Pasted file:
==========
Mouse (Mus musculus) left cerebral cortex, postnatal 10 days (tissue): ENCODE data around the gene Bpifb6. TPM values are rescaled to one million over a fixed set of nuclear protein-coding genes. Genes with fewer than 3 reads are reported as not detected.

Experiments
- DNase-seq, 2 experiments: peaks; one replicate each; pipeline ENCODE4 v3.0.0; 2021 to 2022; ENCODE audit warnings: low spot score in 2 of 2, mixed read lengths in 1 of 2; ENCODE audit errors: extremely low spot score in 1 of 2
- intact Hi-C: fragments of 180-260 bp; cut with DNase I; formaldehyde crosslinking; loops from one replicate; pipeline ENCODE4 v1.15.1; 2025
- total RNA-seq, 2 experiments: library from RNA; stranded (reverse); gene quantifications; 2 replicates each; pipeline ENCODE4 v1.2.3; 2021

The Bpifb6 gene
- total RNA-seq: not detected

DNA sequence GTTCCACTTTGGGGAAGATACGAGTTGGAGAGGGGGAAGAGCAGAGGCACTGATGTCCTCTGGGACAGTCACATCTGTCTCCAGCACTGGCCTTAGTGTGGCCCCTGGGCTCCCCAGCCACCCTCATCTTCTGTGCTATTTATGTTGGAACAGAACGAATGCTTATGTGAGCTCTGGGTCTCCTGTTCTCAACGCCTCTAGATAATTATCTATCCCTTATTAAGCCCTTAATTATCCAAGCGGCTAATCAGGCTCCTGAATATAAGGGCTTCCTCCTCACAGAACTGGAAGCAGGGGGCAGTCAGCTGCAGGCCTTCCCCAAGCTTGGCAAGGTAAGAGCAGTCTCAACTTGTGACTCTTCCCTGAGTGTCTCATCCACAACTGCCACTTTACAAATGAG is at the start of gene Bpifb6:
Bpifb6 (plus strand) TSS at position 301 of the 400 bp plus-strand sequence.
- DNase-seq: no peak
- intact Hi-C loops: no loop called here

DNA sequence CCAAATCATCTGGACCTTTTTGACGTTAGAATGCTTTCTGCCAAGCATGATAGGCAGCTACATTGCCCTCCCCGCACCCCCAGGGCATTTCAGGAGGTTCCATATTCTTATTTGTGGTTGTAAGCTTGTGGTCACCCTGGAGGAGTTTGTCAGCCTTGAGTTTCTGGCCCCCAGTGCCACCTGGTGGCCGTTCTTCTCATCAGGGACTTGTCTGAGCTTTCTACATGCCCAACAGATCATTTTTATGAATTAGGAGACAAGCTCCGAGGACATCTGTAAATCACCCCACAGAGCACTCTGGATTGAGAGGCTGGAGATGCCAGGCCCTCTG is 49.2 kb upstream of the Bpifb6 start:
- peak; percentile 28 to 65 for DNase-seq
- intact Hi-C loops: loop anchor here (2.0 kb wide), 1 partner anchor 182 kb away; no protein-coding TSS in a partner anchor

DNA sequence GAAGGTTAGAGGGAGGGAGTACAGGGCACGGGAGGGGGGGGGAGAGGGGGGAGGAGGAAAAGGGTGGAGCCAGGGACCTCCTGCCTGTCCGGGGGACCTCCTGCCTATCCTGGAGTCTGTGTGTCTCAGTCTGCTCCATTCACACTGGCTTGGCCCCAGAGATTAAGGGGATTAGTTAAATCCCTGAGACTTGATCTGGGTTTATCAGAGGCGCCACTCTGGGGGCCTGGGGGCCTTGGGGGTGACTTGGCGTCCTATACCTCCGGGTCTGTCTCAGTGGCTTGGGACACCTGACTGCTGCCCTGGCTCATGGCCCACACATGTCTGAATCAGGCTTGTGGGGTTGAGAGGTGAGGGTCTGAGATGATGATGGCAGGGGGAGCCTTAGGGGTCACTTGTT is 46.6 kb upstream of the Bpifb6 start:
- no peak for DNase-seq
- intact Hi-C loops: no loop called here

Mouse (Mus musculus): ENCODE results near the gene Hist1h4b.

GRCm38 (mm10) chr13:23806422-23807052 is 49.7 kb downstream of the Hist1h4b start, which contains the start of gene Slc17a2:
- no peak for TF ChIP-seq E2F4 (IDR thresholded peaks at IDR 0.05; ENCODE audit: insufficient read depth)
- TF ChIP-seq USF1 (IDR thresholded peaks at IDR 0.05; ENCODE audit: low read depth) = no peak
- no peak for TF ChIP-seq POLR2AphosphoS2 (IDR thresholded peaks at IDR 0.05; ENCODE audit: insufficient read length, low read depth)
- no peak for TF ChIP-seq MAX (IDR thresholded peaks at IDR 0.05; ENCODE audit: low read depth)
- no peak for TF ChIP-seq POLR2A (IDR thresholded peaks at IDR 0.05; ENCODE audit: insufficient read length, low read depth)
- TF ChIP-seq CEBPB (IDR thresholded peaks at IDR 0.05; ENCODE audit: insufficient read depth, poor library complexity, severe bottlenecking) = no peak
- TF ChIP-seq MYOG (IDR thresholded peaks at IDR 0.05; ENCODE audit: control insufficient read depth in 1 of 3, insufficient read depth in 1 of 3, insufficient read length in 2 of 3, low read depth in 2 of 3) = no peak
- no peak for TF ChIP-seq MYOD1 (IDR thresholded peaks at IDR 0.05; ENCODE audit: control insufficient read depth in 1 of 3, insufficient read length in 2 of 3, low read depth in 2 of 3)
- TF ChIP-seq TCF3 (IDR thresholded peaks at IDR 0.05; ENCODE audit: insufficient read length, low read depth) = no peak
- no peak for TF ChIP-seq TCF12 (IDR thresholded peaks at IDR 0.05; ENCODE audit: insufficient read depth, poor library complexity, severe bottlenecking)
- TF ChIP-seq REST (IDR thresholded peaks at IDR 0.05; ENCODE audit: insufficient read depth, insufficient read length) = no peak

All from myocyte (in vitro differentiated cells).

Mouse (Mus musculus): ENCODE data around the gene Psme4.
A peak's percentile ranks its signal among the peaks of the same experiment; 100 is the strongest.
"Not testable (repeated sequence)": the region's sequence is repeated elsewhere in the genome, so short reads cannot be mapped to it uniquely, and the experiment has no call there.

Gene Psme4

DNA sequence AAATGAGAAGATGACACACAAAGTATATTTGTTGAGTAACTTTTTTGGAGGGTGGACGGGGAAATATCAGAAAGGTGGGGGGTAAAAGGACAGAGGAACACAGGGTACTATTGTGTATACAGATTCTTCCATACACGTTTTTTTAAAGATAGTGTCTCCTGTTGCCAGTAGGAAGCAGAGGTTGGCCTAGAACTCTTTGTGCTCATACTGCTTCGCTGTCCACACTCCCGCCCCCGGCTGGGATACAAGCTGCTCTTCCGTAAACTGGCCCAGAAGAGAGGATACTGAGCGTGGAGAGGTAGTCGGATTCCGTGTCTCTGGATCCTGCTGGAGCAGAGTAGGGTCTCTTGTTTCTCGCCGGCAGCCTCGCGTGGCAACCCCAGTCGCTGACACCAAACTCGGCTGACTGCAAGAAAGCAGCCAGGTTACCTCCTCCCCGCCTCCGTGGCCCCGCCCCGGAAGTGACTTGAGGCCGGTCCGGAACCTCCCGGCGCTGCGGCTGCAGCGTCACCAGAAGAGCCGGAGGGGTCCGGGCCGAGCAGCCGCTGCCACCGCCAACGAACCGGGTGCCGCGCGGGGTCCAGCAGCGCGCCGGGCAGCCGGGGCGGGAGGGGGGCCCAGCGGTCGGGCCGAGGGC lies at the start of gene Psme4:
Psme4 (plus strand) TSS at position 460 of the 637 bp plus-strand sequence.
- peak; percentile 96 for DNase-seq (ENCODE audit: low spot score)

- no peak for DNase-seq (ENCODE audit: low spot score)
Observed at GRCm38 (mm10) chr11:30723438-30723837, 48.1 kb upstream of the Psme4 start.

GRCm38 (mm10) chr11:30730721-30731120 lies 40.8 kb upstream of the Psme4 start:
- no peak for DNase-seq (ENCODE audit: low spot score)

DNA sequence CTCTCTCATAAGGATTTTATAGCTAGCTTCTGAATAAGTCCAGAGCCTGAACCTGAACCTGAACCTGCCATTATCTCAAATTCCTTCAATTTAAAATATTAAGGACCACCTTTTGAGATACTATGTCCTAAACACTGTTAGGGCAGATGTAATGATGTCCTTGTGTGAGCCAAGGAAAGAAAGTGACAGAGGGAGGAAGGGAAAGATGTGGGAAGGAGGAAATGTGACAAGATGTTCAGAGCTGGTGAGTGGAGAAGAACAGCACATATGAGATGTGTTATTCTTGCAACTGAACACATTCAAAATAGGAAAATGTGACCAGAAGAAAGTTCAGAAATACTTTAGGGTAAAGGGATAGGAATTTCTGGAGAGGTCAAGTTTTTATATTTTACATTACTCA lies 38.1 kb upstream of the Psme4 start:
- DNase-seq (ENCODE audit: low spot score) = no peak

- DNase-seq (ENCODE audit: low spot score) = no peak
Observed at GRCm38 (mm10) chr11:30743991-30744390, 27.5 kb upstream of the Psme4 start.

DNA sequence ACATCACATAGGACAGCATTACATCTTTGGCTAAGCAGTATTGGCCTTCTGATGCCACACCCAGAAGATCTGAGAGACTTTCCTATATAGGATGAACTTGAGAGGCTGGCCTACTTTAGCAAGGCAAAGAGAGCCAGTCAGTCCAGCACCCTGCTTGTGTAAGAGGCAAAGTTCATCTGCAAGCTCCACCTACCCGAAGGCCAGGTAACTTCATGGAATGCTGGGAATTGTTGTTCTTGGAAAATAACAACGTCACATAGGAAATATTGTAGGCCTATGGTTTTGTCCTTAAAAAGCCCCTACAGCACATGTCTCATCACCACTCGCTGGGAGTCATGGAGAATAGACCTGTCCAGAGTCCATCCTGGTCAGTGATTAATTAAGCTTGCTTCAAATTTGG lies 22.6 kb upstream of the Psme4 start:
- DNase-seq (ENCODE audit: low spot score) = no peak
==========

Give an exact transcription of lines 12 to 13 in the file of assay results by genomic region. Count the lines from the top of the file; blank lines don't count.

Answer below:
DNA sequence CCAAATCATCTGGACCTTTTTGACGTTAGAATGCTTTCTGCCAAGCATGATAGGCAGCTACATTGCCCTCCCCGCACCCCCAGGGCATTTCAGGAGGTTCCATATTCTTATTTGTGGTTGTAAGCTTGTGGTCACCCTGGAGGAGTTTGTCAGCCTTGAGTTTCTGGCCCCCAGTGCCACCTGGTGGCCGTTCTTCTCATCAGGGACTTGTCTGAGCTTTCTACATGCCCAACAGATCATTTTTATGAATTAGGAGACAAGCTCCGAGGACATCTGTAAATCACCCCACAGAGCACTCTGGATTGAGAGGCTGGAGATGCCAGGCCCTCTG is 49.2 kb upstream of the Bpifb6 start:
- peak; percentile 28 to 65 for DNase-seq